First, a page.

FUNABASHI, CHIBA PREF. - Three-year-old favorite Satono Diamond celebrated a Merry Christmas by tipping Kitasan Black at the wire to win Japan’s season-ending Arima Kinen on Sunday.
The Christophe Lemaire-ridden colt beat Japan Cup holder and spring Tenno-sho champion Kitasan Black, the leading vote-getter in the fan-chosen field of 16, by a neck to take the tape in 2 minutes, 32.6 seconds over 2,500 meters at Nakayama Racecourse in Chiba Prefecture.
Finishing third another half-length behind second-choice Kitasan Black was the race’s defending champion, Gold Actor. Satono Diamond, who won last month’s Kikka-sho, the Japanese St. Leger, in dominant fashion, took home the ¥300 million winner’s check — tied with the Japan Cup purse for the richest in Japan.
Trainer Yasutoshi Ikee captured his record fourth Arima Kinen title, Lemaire his second and his first since 2005, when he stunned unbeaten Triple Crown winner Deep Impact aboard Heart’s Cry for his first Grade 1 victory on Japanese soil.
“The Arima Kinen is a special race in Japan and I couldn’t be happier to win it with Satono Diamond, who I’ve ridden since his debut,” said Lemaire, who was in tears after the race.
“We weren’t able to win the Satsuki-sho or the Derby but I never lost faith in him. He won the Kikka-sho comfortably, and that gave me a lot of confidence for the Arima Kinen.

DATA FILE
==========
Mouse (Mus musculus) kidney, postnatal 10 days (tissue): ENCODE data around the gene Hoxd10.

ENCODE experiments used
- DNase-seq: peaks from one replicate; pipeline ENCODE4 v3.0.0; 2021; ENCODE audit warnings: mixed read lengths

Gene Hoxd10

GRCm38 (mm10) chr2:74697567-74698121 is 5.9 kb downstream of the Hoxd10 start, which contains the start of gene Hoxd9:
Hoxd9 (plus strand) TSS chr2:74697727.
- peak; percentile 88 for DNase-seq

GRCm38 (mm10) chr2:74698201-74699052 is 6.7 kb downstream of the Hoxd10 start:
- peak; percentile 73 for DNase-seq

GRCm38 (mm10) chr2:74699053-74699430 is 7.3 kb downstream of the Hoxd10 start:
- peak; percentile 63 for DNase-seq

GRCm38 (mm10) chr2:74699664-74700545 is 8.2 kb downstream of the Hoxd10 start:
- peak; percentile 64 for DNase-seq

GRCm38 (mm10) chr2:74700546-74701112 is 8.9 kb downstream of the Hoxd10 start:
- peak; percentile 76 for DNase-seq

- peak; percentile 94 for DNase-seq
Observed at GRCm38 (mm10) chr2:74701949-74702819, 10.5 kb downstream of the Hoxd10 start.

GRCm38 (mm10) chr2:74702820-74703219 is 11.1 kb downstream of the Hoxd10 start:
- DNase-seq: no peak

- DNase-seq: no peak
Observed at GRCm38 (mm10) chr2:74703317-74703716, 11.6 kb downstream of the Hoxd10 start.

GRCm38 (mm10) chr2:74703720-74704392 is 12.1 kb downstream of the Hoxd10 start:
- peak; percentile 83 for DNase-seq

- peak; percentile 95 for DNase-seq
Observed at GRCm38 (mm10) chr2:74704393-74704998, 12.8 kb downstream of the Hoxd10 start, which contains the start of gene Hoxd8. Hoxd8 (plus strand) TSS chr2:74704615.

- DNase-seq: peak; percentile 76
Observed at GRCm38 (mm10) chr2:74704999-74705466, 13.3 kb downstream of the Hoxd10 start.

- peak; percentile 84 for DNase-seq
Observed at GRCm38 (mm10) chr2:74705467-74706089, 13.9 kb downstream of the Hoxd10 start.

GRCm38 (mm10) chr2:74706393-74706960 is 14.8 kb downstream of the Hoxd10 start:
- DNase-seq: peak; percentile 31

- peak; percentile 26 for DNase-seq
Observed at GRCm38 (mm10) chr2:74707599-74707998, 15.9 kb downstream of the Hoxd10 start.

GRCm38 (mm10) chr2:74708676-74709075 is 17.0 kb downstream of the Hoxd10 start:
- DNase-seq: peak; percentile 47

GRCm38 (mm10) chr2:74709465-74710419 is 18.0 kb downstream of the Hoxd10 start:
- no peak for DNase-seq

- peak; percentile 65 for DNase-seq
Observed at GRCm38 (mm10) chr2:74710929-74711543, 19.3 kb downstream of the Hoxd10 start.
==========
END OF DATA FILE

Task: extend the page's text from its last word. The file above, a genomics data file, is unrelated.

“He is such an easy ride. He makes my job so easy. He was a little slow to react on the last turn. But he was so strong in front of goal. He has such a big heart.”
The Satono Diamond camp said following the race that the target for the Deep Impact son in 2017 will be the Prix de l’Arc de Triomphe in France, a prize Japanese horsemen have been dying to win but which has yet eluded them.
Frenchman Lemaire likes Satono Diamond’s chances in the Arc at 2,400 meters.
“I think the race will suit him,” said Lemaire, who has been in the saddle for all eight of Satono Diamond’s starts. “He’s intelligent, he has stamina and positions himself well so easily during a race. He has all the qualities to succeed at the Arc.”
Long-shot Maltese Apogee led the pack as expected, with Kitasan Black, under Yutaka Take, stalking him. Satono Diamond, who generally travels midfield, was closer to the front for most of the race after starting from the No. 11 stall.
“We drew a little bit wide so I had to bring him up field a little earlier than we wanted to, because it’s too tough to travel 2,500 meters all the way on the outside,” Lemaire explained.
By the final bend, Maltese Apogee’s lead had vanished as Kitasan Black and Gold Actor took over. Satono Diamond was slightly slow to quicken, but shifted into top gear down the homestretch, upsetting Take’s mount with the nod of his head as he passed the winning post.
“It’s a huge relief. I couldn’t tell who finished ahead so I was really glad it was us,” Ikee said. “He’ll be able to take it up a notch or two next season. He should really come into his own by the fall.
“He just beat the best horses in all of Japan as a 3-year-old, which is great and gives us something to look forward to next year.”
Satono Diamond, out of Malpensa, now has four graded wins with earnings of more than ¥674 million.